Council members: Health Department needs more funding

By Mike Genet
The Examiner

While grateful the city of Independence was able to state recognition six months ago to reinstate its health department, some City Council members want to be sure the city doesn’t short-change the organization. 

Karen DeLuccie, for one, says the city should take greater advantage of the American Rescue Plan funds that will be coming the city’s way this summer. Estimates call for the city to receive $20.3 million, eligible for a variety of uses. Funds to municipal governments everywhere will arrive half this year and half the next. 

DeLuccie said during Monday’s council meeting she plans to request a budget amendment next week for an additional $300,000 for the Health and Animal Services Department to expand services, particularly with immunizations, communicable disease work and nurses. The council is scheduled to vote on the fiscal year 2021-22 budget on June 21. 

Currently, that department is slated for more than $2.7 million, including $346,000 for environmental services and $807,000 for health services. The use tax funds – sales taxes on online sales – cover animal shelter operations, as planned, and the health property tax levy helps cover animal services and $430,000 of the health services. State grant funds cover the balance of health services. 

DeLuccie said that’s not good enough, as the pandemic showed how valuable public health work can be in cities. 

“That is not going to get us where we need to be,” she said. 

“We have a gift right now; that money is there,” DeLuccie added, referring to ARP funds. “Get a grant writer in there.” 

Otherwise, she said, “We’re always going to be playing catch-up.” 

Council Member Mike Steinmeyer added that the city “desperately” needs to consider more funding “to do a Health Department that’s right.” 

Current budget plans call for $150,000 from the ARP in start-up costs this year for health, with the same amount slated for next year. Another $85,000 for a grant writer was part of City Manager’s Zach Walker initial outline for Rescue Plan spending, but as of now is not in the FY 2021-22 budget.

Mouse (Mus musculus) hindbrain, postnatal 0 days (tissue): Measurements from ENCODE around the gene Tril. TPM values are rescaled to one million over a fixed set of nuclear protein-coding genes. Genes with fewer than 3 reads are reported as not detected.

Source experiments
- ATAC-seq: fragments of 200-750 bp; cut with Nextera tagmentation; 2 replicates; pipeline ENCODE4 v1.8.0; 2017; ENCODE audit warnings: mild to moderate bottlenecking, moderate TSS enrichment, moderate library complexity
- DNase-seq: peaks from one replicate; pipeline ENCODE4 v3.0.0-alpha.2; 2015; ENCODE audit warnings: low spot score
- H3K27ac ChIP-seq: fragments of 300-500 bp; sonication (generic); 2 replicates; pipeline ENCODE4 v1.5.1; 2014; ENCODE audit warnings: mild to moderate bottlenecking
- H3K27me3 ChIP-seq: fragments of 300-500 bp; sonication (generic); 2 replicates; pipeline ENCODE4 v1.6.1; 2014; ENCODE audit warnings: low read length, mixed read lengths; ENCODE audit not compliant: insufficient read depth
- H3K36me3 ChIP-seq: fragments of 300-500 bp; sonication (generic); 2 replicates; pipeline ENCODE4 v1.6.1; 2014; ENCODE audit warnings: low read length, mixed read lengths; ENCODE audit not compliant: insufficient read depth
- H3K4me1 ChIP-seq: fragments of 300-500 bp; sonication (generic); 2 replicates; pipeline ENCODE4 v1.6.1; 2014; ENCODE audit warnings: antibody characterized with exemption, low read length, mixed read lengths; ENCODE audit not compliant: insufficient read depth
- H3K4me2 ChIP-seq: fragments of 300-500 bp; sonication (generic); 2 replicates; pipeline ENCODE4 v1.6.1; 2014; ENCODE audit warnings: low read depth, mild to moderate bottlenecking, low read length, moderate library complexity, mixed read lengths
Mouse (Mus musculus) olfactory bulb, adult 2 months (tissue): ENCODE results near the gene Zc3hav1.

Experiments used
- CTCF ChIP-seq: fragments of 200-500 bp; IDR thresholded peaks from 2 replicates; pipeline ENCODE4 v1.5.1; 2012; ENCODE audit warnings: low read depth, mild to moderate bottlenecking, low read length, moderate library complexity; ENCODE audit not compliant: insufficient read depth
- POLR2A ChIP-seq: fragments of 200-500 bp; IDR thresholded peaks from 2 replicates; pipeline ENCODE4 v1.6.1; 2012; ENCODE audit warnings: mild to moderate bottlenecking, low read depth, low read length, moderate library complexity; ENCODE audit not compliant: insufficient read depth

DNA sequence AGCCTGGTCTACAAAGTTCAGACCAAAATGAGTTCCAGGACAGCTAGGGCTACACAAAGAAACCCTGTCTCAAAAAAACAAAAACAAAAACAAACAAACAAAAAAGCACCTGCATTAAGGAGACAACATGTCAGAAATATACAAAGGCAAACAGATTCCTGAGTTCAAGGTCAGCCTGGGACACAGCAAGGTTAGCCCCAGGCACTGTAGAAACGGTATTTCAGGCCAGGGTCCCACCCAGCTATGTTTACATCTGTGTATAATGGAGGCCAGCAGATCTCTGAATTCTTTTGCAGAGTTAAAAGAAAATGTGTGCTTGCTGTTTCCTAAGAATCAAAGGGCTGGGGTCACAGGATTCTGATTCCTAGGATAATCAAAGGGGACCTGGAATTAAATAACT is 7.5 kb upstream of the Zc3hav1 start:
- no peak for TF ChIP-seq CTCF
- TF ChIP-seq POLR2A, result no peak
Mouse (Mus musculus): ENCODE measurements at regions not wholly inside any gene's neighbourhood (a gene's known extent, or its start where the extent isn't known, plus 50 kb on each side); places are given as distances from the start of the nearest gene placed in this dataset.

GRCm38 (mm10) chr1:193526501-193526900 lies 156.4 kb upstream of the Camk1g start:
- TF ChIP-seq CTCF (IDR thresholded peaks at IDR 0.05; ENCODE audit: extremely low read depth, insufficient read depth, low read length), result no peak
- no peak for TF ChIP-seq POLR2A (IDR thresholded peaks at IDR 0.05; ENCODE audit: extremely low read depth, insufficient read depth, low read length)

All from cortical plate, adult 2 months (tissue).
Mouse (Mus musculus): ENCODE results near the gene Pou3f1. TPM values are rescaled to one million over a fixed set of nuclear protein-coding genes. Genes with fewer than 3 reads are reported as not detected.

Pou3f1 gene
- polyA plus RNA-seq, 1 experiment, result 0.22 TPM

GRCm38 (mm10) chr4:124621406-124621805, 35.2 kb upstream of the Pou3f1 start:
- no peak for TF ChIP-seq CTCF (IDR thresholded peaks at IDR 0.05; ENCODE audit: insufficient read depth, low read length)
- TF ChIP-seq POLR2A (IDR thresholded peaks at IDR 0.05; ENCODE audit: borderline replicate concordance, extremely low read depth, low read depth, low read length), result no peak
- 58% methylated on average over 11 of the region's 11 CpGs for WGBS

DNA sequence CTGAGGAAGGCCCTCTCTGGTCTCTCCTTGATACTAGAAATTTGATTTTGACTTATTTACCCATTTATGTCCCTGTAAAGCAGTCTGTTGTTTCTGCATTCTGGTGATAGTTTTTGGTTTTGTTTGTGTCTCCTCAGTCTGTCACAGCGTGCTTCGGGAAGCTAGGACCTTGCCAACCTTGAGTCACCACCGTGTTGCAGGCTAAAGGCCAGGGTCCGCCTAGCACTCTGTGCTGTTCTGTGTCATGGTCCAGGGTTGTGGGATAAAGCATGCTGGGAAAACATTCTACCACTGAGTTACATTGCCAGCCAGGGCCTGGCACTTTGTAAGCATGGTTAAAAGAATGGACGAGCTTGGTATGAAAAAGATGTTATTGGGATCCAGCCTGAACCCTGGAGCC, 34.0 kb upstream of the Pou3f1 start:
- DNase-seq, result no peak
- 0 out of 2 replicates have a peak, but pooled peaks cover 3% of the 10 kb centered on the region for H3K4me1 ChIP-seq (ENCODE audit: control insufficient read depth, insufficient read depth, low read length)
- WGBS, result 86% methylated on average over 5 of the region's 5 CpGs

The city has moved the handful of environmental service employees, who had been part of the Health Department before it was dispersed a couple years ago in a cost-saving move, back to the Health Department. Food inspection employees are also back under that umbrella, and the city has hired an administrative specialist and a public health specialist, with an epidemiologist slated to begin in July. 

Ralph Ruckman, a dentist and chairperson of the city’s Advisory Board of Health, told the council Monday that he believes the ARP stimulus funds can help overcome the financial hurdles of getting the Health Department going again in the near term. Right now, he says, it’s less than minimally funded for the work it should do. 

“We need to take more seriously what the Health Department does and why they do it,” Ruckman said. “This is the one department that has the potential (to save) more lives than any other department.” 

“We’re still vulnerable to the things we don’t know and don’t understand.” 

Terry Morris, a retired physician and also a health board member, said President Truman considered the “health of our people” to be the most basic of natural resources, and President Herbert Hoover implored that public health should be incorporated as much as public education, as the returns would be great with “reduction of suffering and promotion of happiness.” Morris encouraged the council to envision “beyond the basic ‘We-can-probably-get-away-with-this’ Health Department.” 

Weir said she understands the desire for increased funding with the Health Department. The city has hired some talented, well-educated people to get the department going again, and she considers the Rescue Plan funds to be a “bridge” as the city mulls longer-term funding solutions. 

“That is money that once it’s gone, it’s gone,” she said of the stimulus funds, adding that regaining local public health authority status from the state was more paramount last year amid the pandemic. Figuring out how to fund the department long term had to wait. 

“We needed to gain state recognition first, and we would not have done that had we required that to be funded at the same time,” Weir said. “We knew that.” 

“We’ll continue to get some state funding. If the state didn’t realize before they do now, that public health is underfunded.” 

DeLuccie acknowledged that her vote to disperse health functions a couple years ago in order to help fund a new police unit was, in hindsight with the pandemic, not the best decision. 

“I thought it was the right thing to do at time, and I was wrong,” she said, “and I’m sorry that we did that.”